–Information Warfare. Here is can be said with some certainty that the PLA is moving rapidly to harness the PRC’s burgeoning civil computer hardware and software sector to provide high-tech “troops” to wage sophisticated computer network attack operations. PLA writings indicate that it views the use of viruses and other forms of computer network attack as a means of sowing chaos in the Taiwanese and U.S. civilian sector. PLA attacks against Taiwan and U.S. military communication, command and logistics computer networks could seriously impair a response to a PLA attack on Taiwan.
–Directed Energy Weapons. There is now abundant Chinese technical literature and Western disclosures on PLA research into high energy lasers, high-power microwave, and electromagnetic weapons. All utilize a form of energy to produce a “soft” kill that merely renders an enemy weapon ineffective, or a “hard” kill to destroy the enemy weapon. Since 1998 the Pentagon has noted that the PLA may have lasers powerful enough to dazzle U.S. satellites. The PLA has sought Russian help for lasers, and for electromagnetic bombs, which produce an intense burst of electronic energy sufficient to fry the complex electronic circuitry in advanced weapons. Such an electromagnetic bomb delivered by ballistic or cruise missiles could render U.S. Navy ships ineffective before they could rescue Taiwan–and with a minimum of casualties.
–Unmanned Combat Platforms. As threats to the viability of manned combat aircraft and ships continue to grow, the U.S. Air Force and Navy have been investing heavily in a new generation of unmanned combat platforms. These are highly maneuverable and able to replace manned platforms for certain high-risk missions. It should not be surprising that the PLA is following suit. At the 2000 Zhuhai Air Show in China the PLA revealed new unmanned aircraft and computer control elements that could form the basis for new unmanned combat aircraft. China has also tested an unmanned submarine able to descend to a depth of 6,000 meters.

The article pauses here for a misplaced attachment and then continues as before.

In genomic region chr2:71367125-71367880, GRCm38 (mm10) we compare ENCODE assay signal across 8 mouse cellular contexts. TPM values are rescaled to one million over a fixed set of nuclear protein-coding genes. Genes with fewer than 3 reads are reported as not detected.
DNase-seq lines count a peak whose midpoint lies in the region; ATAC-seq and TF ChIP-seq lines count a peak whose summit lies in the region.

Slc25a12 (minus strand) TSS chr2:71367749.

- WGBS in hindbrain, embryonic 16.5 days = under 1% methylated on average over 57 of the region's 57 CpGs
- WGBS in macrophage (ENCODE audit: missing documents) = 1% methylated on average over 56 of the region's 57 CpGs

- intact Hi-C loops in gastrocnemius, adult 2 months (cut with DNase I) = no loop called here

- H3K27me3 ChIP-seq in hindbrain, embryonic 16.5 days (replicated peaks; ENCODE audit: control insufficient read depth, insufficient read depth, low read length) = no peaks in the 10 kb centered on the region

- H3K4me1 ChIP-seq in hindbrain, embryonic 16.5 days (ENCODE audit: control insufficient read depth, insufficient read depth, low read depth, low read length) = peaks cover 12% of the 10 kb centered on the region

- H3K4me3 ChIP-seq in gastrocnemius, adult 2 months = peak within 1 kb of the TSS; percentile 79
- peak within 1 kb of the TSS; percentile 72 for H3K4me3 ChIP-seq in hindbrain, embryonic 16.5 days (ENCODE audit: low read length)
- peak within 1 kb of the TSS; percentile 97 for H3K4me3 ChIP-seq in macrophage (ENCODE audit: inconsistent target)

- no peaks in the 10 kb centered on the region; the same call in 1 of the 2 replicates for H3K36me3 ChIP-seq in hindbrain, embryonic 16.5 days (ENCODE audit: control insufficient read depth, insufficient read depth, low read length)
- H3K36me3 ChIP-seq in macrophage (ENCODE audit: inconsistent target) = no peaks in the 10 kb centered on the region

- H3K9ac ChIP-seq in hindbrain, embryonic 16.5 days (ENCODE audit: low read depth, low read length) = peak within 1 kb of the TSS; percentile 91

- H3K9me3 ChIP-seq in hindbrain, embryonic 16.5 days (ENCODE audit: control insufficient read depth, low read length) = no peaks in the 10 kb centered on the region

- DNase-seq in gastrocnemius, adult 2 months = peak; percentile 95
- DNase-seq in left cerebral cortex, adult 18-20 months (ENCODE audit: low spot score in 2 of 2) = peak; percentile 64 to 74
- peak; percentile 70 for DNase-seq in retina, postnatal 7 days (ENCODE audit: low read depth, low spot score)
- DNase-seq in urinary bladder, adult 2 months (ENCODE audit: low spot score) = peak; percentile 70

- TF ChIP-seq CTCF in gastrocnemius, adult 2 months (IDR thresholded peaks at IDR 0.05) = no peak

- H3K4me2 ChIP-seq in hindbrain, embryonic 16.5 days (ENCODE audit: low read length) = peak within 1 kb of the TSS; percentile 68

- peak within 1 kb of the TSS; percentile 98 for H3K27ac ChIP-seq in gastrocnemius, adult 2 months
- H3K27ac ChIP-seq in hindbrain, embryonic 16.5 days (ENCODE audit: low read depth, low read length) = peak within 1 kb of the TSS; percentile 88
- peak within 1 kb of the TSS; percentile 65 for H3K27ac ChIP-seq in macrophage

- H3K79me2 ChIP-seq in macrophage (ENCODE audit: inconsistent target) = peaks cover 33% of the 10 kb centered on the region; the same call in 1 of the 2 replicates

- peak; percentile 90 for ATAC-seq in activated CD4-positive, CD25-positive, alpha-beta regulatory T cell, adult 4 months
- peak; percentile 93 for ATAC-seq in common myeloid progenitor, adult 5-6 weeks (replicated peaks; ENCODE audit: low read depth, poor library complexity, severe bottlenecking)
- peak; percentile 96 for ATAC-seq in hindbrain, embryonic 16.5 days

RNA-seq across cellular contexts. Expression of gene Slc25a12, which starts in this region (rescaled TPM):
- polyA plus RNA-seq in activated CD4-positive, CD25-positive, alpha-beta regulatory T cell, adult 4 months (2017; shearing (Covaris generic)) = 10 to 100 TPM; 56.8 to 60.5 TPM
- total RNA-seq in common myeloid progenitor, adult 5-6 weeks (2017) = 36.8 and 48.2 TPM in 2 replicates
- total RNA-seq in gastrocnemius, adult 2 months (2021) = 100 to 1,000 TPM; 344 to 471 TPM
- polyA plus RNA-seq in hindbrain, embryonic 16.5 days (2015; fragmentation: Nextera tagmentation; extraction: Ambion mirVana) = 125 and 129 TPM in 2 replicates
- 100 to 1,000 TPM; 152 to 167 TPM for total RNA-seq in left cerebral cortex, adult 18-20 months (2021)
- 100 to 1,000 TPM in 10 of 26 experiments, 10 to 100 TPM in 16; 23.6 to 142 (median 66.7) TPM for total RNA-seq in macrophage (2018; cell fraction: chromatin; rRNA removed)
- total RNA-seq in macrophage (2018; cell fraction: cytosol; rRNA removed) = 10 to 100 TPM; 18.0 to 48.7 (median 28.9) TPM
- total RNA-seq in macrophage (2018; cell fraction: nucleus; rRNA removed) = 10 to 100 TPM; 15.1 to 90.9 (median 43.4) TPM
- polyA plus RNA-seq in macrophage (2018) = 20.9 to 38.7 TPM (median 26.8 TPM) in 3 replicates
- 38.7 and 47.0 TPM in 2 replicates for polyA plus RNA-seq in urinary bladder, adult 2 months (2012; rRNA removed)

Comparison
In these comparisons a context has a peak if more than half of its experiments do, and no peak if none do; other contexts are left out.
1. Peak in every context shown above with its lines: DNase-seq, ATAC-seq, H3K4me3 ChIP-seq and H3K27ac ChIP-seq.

–Electromagnetic guns. Also known as “rail guns,” electromagnetic guns use magnets to accelerate a shell to far greater speeds than possible with chemical propellants like gunpowder. With such guns it is possible to give artillery shells the range and speed of a tactical ballistic missile, allowing thousands of long-range artillery rounds to supplement hundreds of missiles. China has been researching electromagnetic guns more intensively than the United States, and may produce a usable weapon first.
–Micromechanical and Robot Systems. In America, micro-machines and robots are a key RMA technology that will enable new small weapons, such as 25-pound “nano” satellites, palm-sized reconnaissance aircraft, or small robot vehicles that could replace guard-dogs and sentries. Again a the Zhuhai show, a Chinese company stated their intention to build new “nano” satellites, which some in the U.S. fear could be used for antisatellite missions. China has also revealed a new 20-millimeter-sized helicopter, which could form the basis for a microreconnaissance vehicle. In addition, China has also revealed research to produce intelligent human-sized robots that could also in the future help produce robot soldiers.
There is plenty of reason to be concerned that China is succeeding in developing new weapons consistent with the goals of the RMA; that is no longer merely an “aspiration” of the PLA. And it may also be dangerous to conclude, as does the recent RAND Corporation study, that China’s military-technology sector is too slow to translate high technology research into advanced weapons. Spurred by the need to develop “Assassins’ Maces” to conquer Taiwan, the PLA has a clear requirement to turn advanced technology research into next-generation weapons.
Richard D. Fisher Jr., is a senior fellow at the Jamestown Foundation, and the managing editor of Jamestown’s China Brief.